Introduction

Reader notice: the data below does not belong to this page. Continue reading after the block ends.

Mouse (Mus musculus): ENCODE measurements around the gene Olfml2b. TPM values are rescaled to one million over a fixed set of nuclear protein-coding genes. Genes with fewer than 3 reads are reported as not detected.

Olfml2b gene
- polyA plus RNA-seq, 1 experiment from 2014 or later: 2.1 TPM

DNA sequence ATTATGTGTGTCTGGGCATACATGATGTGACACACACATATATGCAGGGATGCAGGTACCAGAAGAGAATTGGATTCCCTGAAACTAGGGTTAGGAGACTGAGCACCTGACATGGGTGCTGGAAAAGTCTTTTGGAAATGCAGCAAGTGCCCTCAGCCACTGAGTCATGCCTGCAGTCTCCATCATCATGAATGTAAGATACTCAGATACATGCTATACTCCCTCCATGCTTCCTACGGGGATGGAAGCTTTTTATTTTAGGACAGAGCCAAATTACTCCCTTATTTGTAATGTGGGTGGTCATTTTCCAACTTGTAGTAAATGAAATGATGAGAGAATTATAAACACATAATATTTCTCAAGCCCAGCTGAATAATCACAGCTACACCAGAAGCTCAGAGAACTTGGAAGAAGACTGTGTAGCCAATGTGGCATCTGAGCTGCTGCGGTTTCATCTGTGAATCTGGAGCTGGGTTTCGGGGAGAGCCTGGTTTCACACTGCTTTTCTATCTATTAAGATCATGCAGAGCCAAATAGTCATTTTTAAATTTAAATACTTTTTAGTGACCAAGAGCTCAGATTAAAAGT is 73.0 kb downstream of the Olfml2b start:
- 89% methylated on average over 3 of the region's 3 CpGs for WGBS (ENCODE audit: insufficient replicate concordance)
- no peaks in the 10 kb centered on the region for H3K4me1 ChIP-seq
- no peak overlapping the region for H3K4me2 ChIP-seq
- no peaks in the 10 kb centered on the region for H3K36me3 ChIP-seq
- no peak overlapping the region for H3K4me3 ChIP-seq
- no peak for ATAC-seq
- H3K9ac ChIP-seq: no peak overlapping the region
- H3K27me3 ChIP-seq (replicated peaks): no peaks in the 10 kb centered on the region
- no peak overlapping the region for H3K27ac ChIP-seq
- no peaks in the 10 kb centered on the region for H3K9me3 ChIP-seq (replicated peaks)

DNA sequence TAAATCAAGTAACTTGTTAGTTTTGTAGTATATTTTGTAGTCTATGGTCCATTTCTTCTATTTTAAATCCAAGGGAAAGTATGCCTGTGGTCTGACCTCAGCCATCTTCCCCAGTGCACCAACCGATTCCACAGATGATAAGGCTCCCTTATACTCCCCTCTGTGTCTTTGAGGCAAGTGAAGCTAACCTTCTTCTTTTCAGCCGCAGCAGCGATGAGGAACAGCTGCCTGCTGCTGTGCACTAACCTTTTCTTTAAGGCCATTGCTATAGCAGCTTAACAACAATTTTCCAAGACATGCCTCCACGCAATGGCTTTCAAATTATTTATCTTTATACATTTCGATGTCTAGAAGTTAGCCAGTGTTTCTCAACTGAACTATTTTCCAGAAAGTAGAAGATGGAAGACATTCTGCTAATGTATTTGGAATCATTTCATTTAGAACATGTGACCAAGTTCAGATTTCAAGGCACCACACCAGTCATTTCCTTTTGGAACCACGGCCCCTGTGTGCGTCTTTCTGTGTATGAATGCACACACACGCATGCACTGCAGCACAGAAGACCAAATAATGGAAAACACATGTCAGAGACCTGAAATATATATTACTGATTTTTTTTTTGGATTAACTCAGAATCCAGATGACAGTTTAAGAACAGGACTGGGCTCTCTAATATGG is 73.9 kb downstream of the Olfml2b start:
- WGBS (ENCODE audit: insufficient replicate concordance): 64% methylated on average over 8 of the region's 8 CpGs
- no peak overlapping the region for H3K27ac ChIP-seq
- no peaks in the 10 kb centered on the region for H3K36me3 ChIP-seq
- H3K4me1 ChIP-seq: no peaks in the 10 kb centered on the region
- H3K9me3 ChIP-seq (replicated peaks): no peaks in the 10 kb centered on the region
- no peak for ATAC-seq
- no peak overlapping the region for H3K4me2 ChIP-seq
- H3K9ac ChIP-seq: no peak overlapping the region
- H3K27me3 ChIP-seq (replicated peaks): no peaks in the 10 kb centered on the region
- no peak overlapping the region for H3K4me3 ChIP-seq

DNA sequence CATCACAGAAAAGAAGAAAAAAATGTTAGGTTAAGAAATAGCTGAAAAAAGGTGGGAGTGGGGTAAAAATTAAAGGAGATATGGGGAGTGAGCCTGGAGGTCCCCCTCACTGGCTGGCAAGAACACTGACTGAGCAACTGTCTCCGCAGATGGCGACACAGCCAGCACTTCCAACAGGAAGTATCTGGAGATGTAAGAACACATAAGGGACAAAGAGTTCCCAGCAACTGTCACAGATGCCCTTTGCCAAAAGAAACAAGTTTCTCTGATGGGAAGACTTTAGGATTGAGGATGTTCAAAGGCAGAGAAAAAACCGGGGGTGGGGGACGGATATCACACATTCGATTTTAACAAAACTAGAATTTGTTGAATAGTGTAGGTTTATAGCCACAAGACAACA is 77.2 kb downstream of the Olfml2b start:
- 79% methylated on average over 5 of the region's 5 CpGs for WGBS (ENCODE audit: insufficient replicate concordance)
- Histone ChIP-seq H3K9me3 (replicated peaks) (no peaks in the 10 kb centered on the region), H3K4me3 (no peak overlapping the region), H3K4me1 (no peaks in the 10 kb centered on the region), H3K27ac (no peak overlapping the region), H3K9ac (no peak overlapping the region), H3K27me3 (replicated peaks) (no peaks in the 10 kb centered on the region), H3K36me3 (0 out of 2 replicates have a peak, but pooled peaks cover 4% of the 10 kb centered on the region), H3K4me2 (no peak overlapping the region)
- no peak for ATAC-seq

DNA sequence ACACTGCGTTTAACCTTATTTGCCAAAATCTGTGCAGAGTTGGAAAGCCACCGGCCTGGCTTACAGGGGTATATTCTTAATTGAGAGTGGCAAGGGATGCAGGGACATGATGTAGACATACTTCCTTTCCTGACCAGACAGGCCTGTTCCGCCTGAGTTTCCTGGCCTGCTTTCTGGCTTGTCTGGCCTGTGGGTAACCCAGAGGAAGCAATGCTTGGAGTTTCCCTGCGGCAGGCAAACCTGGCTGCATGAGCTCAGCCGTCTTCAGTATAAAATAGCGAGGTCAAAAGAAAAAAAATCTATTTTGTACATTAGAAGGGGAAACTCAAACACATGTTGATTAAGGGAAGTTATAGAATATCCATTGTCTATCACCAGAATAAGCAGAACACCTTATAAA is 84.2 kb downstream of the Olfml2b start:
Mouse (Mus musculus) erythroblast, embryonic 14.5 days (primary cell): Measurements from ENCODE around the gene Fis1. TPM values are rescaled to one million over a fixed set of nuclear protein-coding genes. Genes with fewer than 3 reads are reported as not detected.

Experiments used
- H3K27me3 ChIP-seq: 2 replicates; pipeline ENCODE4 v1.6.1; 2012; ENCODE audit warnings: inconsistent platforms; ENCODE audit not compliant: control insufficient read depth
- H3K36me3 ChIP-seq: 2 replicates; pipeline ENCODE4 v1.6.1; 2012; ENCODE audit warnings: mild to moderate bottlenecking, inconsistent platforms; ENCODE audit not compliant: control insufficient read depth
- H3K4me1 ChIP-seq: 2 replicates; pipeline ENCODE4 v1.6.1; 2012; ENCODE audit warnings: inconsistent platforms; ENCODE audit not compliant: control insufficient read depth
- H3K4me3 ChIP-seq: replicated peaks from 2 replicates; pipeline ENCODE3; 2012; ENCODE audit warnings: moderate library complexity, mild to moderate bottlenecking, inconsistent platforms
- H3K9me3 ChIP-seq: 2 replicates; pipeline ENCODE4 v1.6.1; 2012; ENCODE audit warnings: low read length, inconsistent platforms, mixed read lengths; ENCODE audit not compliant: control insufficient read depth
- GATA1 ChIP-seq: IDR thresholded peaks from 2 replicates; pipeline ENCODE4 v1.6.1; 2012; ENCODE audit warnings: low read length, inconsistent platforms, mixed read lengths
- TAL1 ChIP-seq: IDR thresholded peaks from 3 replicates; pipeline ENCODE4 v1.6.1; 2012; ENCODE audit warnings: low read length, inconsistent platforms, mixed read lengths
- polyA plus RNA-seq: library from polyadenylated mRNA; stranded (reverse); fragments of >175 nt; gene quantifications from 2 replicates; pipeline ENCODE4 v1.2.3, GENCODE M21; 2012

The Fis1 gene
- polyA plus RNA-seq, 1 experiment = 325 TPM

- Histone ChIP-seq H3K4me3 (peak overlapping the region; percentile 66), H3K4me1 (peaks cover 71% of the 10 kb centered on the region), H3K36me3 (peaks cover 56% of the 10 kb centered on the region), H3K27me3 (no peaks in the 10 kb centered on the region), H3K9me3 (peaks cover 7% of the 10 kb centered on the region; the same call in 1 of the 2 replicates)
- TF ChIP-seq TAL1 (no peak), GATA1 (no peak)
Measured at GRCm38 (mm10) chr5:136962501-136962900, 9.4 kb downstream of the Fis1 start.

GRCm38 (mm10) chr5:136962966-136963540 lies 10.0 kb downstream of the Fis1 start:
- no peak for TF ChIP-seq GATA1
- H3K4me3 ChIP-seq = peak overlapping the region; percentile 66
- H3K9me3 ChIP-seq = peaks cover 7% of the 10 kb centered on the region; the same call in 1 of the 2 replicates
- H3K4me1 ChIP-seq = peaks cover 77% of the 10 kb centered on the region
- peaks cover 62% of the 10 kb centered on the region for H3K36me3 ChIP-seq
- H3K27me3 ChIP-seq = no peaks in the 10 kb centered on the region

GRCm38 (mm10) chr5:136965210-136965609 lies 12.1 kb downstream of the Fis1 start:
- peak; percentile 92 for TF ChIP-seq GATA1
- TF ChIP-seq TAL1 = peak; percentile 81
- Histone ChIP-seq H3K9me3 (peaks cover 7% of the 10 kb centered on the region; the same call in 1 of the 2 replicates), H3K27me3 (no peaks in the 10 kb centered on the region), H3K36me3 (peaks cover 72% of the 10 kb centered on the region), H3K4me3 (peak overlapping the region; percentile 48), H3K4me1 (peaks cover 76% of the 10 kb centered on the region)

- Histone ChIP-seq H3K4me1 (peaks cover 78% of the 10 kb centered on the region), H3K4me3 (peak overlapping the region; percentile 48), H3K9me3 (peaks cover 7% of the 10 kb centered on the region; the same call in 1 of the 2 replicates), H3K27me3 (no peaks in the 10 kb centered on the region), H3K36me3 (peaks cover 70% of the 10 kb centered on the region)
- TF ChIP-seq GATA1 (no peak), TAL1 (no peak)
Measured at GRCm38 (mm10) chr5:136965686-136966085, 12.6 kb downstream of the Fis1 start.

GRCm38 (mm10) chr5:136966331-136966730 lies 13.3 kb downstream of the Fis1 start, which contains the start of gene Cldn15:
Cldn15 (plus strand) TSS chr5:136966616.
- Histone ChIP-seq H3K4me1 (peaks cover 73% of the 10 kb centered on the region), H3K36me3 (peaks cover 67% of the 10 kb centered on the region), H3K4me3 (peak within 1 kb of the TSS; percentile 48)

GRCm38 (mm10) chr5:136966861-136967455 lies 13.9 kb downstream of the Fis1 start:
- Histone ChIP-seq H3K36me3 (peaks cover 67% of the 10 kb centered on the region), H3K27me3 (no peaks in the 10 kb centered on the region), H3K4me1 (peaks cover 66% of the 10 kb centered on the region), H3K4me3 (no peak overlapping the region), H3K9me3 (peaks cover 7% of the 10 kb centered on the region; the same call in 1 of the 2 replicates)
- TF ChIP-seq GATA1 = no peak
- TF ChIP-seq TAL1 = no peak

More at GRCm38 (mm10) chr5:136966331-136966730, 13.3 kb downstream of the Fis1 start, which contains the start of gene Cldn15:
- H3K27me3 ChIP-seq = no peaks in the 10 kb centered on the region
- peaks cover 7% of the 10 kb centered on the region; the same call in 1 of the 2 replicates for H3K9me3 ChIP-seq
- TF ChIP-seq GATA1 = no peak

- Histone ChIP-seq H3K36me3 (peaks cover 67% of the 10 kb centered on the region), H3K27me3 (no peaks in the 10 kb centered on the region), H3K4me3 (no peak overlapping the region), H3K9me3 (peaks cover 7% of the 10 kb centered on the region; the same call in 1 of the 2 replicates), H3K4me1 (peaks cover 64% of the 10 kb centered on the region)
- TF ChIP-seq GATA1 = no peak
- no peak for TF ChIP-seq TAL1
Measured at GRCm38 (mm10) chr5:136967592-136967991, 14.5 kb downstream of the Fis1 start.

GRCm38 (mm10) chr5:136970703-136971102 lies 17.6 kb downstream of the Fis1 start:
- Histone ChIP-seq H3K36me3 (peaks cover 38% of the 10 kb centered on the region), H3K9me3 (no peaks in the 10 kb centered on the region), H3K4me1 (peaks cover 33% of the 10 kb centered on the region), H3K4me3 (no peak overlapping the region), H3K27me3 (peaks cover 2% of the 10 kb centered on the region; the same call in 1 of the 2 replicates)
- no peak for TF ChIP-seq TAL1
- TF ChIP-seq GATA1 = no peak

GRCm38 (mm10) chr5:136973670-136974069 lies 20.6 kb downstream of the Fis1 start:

Aging is associated with cognitive decline that may be linked in part to altered communication among various brain regions (Reuter-Lorenz and Park, 2014). Indeed, aging has been shown to affect the integration of information both within and between functional brain networks (Ferreira and Busatto, 2013; Dennis and Thompson, 2014; Damoiseaux, 2017), which may have implications for cognitive performance. Despite accumulating evidence suggesting age effects on the configuration of large-scale functional brain networks (Achard and Bullmore, 2007; Meunier et al., 2009a; Onoda and Yamaguchi, 2013; Betzel et al., 2014; Cao M. et al., 2014; Chan et al., 2014; Song et al., 2014; Geerligs et al., 2015; Ng et al., 2016), the stability of these effects over time remains poorly understood. One goal of the present study was to clarify this issue by assessing age differences in functional network properties at two different time points.